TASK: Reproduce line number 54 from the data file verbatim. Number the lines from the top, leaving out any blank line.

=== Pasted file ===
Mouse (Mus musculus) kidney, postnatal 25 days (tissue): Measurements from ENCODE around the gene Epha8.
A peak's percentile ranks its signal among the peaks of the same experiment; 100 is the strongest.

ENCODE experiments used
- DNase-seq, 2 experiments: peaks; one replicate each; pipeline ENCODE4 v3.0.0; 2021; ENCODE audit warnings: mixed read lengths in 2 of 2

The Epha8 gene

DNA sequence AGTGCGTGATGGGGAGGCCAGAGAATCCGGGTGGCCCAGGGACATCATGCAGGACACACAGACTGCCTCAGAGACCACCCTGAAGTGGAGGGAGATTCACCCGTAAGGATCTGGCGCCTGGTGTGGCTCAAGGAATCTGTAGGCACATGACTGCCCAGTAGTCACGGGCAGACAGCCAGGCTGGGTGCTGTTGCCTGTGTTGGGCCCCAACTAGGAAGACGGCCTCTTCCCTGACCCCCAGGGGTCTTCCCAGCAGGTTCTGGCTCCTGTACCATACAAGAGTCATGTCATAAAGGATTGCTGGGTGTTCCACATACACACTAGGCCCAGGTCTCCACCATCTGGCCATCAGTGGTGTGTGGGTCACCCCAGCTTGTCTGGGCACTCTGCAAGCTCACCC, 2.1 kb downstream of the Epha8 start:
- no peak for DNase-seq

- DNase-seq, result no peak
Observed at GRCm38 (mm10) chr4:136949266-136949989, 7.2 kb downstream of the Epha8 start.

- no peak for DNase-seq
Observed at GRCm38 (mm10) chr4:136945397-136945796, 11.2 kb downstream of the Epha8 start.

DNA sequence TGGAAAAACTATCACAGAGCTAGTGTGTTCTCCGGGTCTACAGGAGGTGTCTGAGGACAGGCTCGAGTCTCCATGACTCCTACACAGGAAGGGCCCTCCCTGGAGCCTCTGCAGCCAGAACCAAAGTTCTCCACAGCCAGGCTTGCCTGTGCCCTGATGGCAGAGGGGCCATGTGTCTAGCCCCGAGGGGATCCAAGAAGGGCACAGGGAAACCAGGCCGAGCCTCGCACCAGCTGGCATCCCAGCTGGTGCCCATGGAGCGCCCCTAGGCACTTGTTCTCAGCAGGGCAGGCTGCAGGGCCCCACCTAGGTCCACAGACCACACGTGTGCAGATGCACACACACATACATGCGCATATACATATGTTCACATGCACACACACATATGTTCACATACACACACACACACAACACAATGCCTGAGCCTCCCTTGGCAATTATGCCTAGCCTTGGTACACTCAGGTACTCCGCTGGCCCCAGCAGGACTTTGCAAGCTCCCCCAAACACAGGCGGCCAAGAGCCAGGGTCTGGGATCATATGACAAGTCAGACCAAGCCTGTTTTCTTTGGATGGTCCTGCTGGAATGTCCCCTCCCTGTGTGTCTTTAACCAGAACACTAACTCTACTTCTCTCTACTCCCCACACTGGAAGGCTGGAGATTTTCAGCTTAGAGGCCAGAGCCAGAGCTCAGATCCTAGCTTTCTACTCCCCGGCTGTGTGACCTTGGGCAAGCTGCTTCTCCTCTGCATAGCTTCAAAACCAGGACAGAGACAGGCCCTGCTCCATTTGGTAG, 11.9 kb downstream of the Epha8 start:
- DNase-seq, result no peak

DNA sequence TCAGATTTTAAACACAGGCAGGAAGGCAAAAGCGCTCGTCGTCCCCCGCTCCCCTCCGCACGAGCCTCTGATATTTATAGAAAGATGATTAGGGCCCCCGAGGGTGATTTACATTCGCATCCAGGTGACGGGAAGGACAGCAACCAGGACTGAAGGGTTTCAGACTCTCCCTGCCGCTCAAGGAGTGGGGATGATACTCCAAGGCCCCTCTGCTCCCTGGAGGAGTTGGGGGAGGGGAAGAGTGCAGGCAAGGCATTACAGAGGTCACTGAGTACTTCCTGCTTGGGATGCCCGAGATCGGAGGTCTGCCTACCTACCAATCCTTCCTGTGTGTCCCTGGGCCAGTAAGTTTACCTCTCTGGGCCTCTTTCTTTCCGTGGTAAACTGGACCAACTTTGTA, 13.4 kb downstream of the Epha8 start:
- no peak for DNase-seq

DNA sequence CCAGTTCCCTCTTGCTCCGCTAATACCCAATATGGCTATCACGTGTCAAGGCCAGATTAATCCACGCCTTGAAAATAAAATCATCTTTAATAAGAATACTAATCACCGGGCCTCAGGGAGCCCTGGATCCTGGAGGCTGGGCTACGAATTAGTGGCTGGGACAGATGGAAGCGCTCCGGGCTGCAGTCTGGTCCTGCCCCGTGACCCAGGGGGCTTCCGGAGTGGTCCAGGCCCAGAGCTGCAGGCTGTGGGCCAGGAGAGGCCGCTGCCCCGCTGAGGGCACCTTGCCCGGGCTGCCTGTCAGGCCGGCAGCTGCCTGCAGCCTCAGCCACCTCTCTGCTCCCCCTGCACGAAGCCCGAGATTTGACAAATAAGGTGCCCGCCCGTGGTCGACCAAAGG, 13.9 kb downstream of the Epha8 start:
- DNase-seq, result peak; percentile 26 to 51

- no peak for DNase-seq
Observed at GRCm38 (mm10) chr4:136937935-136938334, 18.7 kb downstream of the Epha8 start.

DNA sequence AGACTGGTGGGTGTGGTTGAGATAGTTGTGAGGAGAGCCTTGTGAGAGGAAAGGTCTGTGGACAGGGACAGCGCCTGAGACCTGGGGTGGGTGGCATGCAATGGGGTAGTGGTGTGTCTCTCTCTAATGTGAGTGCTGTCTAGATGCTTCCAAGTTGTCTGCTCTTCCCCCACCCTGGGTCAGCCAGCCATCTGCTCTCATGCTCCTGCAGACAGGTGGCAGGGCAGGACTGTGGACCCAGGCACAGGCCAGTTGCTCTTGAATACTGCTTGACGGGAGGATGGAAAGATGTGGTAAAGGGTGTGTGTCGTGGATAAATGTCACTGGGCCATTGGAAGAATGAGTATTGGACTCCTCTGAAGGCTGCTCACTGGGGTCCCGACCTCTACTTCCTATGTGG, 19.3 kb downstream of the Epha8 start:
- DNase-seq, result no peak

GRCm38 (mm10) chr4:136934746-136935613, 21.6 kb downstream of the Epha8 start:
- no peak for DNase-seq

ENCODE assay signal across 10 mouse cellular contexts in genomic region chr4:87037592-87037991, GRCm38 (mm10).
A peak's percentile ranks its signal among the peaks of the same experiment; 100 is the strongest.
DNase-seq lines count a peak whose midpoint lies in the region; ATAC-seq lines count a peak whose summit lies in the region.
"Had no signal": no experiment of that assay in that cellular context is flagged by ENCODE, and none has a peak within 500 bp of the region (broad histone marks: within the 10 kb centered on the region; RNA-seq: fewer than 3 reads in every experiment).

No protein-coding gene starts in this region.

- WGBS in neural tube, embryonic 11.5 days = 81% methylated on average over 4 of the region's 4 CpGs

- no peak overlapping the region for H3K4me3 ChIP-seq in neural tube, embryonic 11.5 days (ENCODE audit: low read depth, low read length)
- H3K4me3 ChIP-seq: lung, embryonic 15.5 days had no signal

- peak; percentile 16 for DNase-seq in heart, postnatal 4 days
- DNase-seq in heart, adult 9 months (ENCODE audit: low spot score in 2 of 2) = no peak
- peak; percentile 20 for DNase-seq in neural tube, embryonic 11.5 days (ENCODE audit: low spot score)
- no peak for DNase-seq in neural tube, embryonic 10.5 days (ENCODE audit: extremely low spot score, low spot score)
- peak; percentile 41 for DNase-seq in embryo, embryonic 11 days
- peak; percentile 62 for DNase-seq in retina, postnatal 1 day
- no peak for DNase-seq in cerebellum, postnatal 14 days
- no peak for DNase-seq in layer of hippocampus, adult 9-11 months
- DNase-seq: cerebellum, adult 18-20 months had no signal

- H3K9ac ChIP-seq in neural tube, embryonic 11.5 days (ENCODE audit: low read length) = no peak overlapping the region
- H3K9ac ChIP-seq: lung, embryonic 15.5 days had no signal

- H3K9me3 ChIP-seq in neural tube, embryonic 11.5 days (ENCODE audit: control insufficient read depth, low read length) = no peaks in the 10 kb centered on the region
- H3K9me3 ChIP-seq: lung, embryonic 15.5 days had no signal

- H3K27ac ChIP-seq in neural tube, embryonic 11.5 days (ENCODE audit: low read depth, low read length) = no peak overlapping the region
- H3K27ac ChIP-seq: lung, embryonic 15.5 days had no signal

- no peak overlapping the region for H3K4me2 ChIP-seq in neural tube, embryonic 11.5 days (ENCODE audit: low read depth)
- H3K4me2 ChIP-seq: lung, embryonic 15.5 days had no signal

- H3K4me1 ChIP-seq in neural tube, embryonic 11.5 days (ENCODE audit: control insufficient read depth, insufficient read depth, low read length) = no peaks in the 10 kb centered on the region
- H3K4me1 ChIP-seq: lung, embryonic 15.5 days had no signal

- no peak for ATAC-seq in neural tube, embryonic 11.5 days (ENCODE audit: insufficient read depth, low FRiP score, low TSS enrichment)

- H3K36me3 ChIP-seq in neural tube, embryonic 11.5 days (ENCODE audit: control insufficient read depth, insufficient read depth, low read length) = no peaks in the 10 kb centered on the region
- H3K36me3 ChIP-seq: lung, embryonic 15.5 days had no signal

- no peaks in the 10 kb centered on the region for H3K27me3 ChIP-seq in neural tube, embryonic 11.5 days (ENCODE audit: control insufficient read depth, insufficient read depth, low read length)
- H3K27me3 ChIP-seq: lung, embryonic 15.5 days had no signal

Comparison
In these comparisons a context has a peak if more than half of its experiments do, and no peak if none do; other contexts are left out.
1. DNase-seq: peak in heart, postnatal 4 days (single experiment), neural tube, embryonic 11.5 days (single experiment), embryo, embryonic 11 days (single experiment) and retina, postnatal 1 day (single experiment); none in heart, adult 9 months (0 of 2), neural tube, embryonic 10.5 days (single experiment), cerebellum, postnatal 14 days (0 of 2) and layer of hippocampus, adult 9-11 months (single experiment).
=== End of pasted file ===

- no peaks in the 10 kb centered on the region for H3K27me3 ChIP-seq in neural tube, embryonic 11.5 days (ENCODE audit: control insufficient read depth, insufficient read depth, low read length)